Paul left us an inspiring example about priorities and about learning what to value the most. The story of God calling Paul is recorded in the book of Acts, but Paul gave more details in his letter to the Philippians.

“If anyone else thinks he may have confidence in the flesh, I more so: circumcised the eighth day, of the stock of Israel, of the tribe of Benjamin, a Hebrew of the Hebrews; concerning the law, a Pharisee; concerning zeal, persecuting the church; concerning the righteousness which is in the law, blameless” (Philippians 3:4-6).

Paul explains here that he was born and educated as a prominent and prestigious leader in his community with a track record that gave him outstanding respect among his people.

Paul admitted he had been a Pharisee. Pharisees were well-known for their strictness in observing the Jewish laws. Paul was advanced beyond his contemporaries and exceedingly zealous for the traditions of Judaism. He enjoyed a preeminent role in his world.

The differences between the rich young ruler and the apostle Paul

There was a striking difference between Paul’s attitude and the attitude of the rich young ruler. Paul was willing to give up and turn his back on his previous prestigious life in order to put Christ first in his life. We see this attitude in Philippians 3:8: “Yet indeed I also count all things loss for the excellence of the knowledge of Christ Jesus my Lord, for whom I have suffered the loss of all things, and count them as rubbish, that I may gain Christ.”

By contrast, the rich young ruler’s attitude was, “But he was sad at this word, and went away sorrowful, for he had great possessions” (Mark 10:22).

We cannot allow anything to come before God in our lives. If we do, we have a god before the true God, as did the rich young ruler. Paul’s example shows us that if we put God first in our lives, worldly riches and position are meaningless by comparison.

Putting God first

God’s original command against idolatry is still in effect today as it is written in Exodus 20:5: “You shall not bow down to them nor serve them. For I, the LORD your God, am a jealous God.” God makes it very plain we must put Him first, and there are no exceptions!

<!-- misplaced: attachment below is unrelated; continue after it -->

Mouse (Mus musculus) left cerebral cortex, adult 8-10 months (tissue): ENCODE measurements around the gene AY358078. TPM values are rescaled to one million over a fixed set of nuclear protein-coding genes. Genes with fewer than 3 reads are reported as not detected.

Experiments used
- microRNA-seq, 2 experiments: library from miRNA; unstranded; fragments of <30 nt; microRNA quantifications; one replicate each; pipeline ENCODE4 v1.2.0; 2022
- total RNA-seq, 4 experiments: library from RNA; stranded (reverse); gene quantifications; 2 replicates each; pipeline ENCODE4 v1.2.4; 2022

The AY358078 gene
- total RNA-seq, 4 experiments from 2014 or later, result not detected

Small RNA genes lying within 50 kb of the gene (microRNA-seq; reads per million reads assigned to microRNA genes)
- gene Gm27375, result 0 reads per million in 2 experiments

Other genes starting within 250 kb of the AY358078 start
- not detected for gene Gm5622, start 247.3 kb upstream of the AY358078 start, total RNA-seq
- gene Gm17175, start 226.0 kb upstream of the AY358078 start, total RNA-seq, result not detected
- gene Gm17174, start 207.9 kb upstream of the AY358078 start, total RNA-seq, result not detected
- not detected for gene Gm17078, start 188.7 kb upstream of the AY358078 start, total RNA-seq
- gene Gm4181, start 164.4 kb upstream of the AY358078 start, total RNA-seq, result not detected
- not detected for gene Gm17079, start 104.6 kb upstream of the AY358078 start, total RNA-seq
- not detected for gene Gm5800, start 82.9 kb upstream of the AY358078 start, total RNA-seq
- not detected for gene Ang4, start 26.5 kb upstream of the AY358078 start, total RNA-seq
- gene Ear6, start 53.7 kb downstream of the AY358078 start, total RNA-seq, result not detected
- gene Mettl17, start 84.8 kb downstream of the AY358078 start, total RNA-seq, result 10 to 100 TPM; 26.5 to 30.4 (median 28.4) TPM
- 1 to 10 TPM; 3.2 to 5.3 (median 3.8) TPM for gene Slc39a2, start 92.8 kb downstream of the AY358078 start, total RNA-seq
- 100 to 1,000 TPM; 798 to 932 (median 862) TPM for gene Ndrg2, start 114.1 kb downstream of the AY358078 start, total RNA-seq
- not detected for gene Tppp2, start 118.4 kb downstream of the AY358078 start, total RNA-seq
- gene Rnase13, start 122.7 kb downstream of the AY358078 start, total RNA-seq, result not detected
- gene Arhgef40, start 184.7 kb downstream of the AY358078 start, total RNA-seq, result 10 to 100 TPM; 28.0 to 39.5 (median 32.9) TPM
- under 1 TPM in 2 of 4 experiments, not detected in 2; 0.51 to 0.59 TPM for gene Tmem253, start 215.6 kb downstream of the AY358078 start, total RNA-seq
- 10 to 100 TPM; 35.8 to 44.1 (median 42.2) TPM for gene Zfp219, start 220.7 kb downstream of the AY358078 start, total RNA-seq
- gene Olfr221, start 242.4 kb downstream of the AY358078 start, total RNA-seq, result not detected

Consider this passage from Mathew 6:24: “No one can serve two masters; for either he will hate the one and love the other, or else he will be loyal to the one and despise the other. You cannot serve God and mammon.” “Mammon” here refers to wealth or riches.

If God doesn’t come first in our lives, something else does. As Christians, God’s first two commandments tell us that we can’t allow idolatry into our lives. We must always put God first.

If you are going to put God first in your life, and we certainly hope that you will, you need to commit your life to Him. You need to make understanding God’s truth and responding to it the most important thing in your life. Use the resources available to you on this website to help you grow in your relationship with your Creator. If you do, you’ll receive the spiritual benefits that come from walking in faith in this life and in the one to come.

See our booklet Change Your Life! for more about how to overcome sin and become right with God.

About the Author

Dave Johnson

Dave Johnson

Dave Johnson was born in St. Louis, Missouri, and lived for 14 years in Missouri before moving to Vancouver, British Columbia, Canada, where he completed high school. After moving to Pasadena, California, for 11 years and completing college and graduate studies, Dave moved to Texas.